Chapter 21 Henretta Power Point

January 6, 2018 | Author: Anonymous | Category: Business, Economics, Macroeconomics
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Henretta • Brody • Dumenil

America’s History Sixth Edition CHAPTER 21 An Emerging World Power, 1877-1914 Copyright © 2010 by Bedford/St. Martin’s and Matthew Ellington, Ruben S. Ayala High School

Chapter 21: An Emerging World Power, 1877-1914 1.

The Roots of Expansion A. B. C. D.

2.

Diplomacy in the Gilded Age The Economy in the Making The Making of a “Large” Foreign Policy The Ideology of Expansionism

An American Empire A. The Cuban Crisis B. The Spoils of War C. The Imperial Experiment

3.

Onto the World Stage A. B. C. D.

A Power Among Powers The Open Door in Asia Wilson and Mexico The Gathering Storm in Europe

Part 1: The Roots of Expansion 1A: Diplomacy in the Gilded Age • Economics overshadowed foreign policy in Gilded Age • Pan-American effort faltered with US bullying of Chile • Alaska purchase and Hawaii revolt over sugar tariffs showed growing US interest in the Pacific

Part 1: The Roots of Expansion 1B: The Economy of Expansionism • The size of the US economy (GDP) quadrupled between 1870 and 1900! • Greater exports were seen as necessary to meet growing US manufacturing output, especially in the future • The carving up of Africa & China by European powers and the Panic of 1893 spurred a new foreign policy

Part 1: The Roots of Expansion 1C: The Making of a “Large” Foreign Policy • Mahan’s Influence of Seapower Upon History argued that control of the seas was the key to imperial power • Cleveland and Harrison built new battleships for the US Navy • In 1895 US successfully applied the Monroe Doctrine to a Venezuelan border dispute with England

Part 1: The Roots of Expansion 1D: The Ideology of Expansionism • Ideological roots of expansionism: Social Darwinism, AngloSaxonism, and a “New Manifest Destiny” • Turner’s Thesis suggested a link between the “closing” of the frontier (1890) and overseas expansion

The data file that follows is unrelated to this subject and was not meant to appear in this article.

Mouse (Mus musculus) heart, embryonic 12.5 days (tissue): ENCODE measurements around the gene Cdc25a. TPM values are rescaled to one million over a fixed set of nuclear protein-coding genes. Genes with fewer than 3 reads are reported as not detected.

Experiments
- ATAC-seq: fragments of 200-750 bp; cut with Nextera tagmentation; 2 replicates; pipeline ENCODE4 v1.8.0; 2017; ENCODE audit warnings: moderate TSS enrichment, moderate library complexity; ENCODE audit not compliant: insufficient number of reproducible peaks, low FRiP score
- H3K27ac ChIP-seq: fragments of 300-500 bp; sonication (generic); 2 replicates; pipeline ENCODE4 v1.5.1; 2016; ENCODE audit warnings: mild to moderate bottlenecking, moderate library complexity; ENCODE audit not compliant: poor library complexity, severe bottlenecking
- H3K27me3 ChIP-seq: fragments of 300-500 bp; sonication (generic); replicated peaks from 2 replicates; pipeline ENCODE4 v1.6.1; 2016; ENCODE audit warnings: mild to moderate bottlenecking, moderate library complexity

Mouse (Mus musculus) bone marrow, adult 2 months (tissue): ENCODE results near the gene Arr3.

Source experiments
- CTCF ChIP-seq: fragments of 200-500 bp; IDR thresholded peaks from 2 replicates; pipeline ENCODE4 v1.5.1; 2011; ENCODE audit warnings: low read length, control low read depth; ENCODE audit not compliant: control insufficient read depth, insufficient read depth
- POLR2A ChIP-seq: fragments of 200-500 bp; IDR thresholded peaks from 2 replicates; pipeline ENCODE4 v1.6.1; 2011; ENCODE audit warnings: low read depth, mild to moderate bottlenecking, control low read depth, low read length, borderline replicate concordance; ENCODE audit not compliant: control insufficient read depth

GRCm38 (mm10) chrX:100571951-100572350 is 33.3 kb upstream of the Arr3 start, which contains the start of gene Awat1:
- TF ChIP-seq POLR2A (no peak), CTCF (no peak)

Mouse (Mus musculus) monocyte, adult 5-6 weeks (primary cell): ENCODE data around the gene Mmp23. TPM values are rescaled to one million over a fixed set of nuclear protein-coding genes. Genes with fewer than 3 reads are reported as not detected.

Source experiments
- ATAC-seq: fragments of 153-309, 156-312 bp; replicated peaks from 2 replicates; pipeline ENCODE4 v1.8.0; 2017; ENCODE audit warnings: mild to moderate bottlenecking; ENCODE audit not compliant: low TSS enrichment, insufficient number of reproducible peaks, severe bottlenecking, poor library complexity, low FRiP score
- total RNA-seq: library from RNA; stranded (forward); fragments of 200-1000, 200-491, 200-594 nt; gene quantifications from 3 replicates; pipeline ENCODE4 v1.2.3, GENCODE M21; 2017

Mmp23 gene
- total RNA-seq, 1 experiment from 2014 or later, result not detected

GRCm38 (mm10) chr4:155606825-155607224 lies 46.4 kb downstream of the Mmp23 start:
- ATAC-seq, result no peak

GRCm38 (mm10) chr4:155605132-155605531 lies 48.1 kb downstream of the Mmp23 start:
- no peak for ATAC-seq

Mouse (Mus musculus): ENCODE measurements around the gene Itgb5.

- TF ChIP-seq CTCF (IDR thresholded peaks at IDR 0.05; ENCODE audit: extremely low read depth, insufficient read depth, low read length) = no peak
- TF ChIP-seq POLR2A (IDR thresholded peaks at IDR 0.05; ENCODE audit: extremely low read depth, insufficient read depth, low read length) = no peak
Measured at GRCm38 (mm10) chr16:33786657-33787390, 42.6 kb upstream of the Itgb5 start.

Part 2: An American Empire 2A: The Cuban Crisis • Yellow Press (Hearst, Pulitzer) publicized atrocities creating jingoism • De Lôme letter and the explosion of the USS Maine created war fever • Teller Amendment promised Cuba freedom after war

Part 2: An American Empire 2B: The Spoils of War • Spain’s navy was easily defeated by US in Philippines and Cuba • In the 4 month war, more Americans died from disease than bullets • US gained Cuba, Philippines, Puerto Rico, and Guam from Spain and also finally annexed Hawaii

Part 2: An American Empire 2C: The Imperial Experiment • McKinley’s denial of Philippine self-rule created a bloody, 3 year insurrection led by Emilo Aguinaldo • Anti-Imperialist Leagues opposed US expansionism, but McKinley was still reelected in 1900 • Supreme Court ruled in the Insular Cases (1901) that the Constitution does not necessarily follow the flag

US Army during Ph. Insurrection

Part 3: Onto The World Stage 3A: A Power Among Powers • England and US began a “special friendship” in 1901 • US withdrew from Cuba in 1902 but kept Guantanamo Naval Base and required Cubans adopt the Platt Amendment • US built the Panama Canal after revolt against Colombia • Roosevelt Corollary to the Monroe Doctrine gave US the ability to “police” hemisphere against Europeans

Part 3: Onto The World Stage 3B: The Open Door in Asia • • • •

Hay’s Open Door Policy met resistance but helped keep China intact US helped imperial powers suppress Boxer Rebellion in China “Gentlemen’s Agreement” ended Japanese immigration in 1907 US Navy tour and Root-Takahira Agreement of 1908 eased relations with Japan

• Taft’s Dollar Diplomacy and support for Chinese nationalists put US on collision course with Japan

Part 3: Onto The World Stage 3C: Wilson and Mexico • Wilson rejected imperialism and supported a US foreign policy of human rights and constitutional liberty • Wilson meddled in Mexican affairs and even sent US troops but refused to protect US business interests • US pulled out in 1917 on brink of its entering WWI

Part 3: Onto The World Stage 3D: The Gathering Storm in Europe • Europe was divided into two major blocs at the eve of World War I: the Triple Alliance and the Triple Entente

• Most Americans wanted to encourage world peace but avoid getting tangled in European affairs or wars

Algeciras, 1906 signing agreement by Moroccan King

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